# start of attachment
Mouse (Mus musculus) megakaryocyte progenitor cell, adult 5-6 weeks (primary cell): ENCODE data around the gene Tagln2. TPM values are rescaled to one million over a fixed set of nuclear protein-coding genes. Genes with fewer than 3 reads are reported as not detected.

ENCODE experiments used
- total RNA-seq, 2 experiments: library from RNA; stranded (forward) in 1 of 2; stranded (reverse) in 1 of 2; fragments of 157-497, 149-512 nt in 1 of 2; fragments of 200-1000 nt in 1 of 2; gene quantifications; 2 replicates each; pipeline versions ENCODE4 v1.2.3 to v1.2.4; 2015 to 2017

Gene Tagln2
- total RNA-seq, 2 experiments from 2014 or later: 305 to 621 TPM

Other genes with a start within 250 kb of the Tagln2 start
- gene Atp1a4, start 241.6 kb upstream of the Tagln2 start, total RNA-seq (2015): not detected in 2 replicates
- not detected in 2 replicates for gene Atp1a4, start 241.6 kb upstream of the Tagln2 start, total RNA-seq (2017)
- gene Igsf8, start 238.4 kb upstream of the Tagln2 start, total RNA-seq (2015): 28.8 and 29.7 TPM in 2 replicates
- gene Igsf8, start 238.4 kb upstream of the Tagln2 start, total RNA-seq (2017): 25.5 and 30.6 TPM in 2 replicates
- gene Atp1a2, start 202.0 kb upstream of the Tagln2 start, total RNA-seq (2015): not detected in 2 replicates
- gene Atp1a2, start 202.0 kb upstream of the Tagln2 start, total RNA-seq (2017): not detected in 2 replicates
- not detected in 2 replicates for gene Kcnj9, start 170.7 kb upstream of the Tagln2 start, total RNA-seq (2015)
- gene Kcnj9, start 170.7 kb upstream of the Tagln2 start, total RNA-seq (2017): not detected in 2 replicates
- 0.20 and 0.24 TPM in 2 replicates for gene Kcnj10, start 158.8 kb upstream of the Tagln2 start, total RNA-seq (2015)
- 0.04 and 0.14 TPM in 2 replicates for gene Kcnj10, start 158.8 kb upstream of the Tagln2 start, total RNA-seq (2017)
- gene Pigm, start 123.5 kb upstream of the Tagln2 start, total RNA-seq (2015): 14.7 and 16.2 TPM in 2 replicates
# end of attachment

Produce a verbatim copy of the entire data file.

Mouse (Mus musculus) megakaryocyte progenitor cell, adult 5-6 weeks (primary cell): ENCODE data around the gene Tagln2. TPM values are rescaled to one million over a fixed set of nuclear protein-coding genes. Genes with fewer than 3 reads are reported as not detected.

ENCODE experiments used
- total RNA-seq, 2 experiments: library from RNA; stranded (forward) in 1 of 2; stranded (reverse) in 1 of 2; fragments of 157-497, 149-512 nt in 1 of 2; fragments of 200-1000 nt in 1 of 2; gene quantifications; 2 replicates each; pipeline versions ENCODE4 v1.2.3 to v1.2.4; 2015 to 2017

Gene Tagln2
- total RNA-seq, 2 experiments from 2014 or later: 305 to 621 TPM

Other genes with a start within 250 kb of the Tagln2 start
- gene Atp1a4, start 241.6 kb upstream of the Tagln2 start, total RNA-seq (2015): not detected in 2 replicates
- not detected in 2 replicates for gene Atp1a4, start 241.6 kb upstream of the Tagln2 start, total RNA-seq (2017)
- gene Igsf8, start 238.4 kb upstream of the Tagln2 start, total RNA-seq (2015): 28.8 and 29.7 TPM in 2 replicates
- gene Igsf8, start 238.4 kb upstream of the Tagln2 start, total RNA-seq (2017): 25.5 and 30.6 TPM in 2 replicates
- gene Atp1a2, start 202.0 kb upstream of the Tagln2 start, total RNA-seq (2015): not detected in 2 replicates
- gene Atp1a2, start 202.0 kb upstream of the Tagln2 start, total RNA-seq (2017): not detected in 2 replicates
- not detected in 2 replicates for gene Kcnj9, start 170.7 kb upstream of the Tagln2 start, total RNA-seq (2015)
- gene Kcnj9, start 170.7 kb upstream of the Tagln2 start, total RNA-seq (2017): not detected in 2 replicates
- 0.20 and 0.24 TPM in 2 replicates for gene Kcnj10, start 158.8 kb upstream of the Tagln2 start, total RNA-seq (2015)
- 0.04 and 0.14 TPM in 2 replicates for gene Kcnj10, start 158.8 kb upstream of the Tagln2 start, total RNA-seq (2017)
- gene Pigm, start 123.5 kb upstream of the Tagln2 start, total RNA-seq (2015): 14.7 and 16.2 TPM in 2 replicates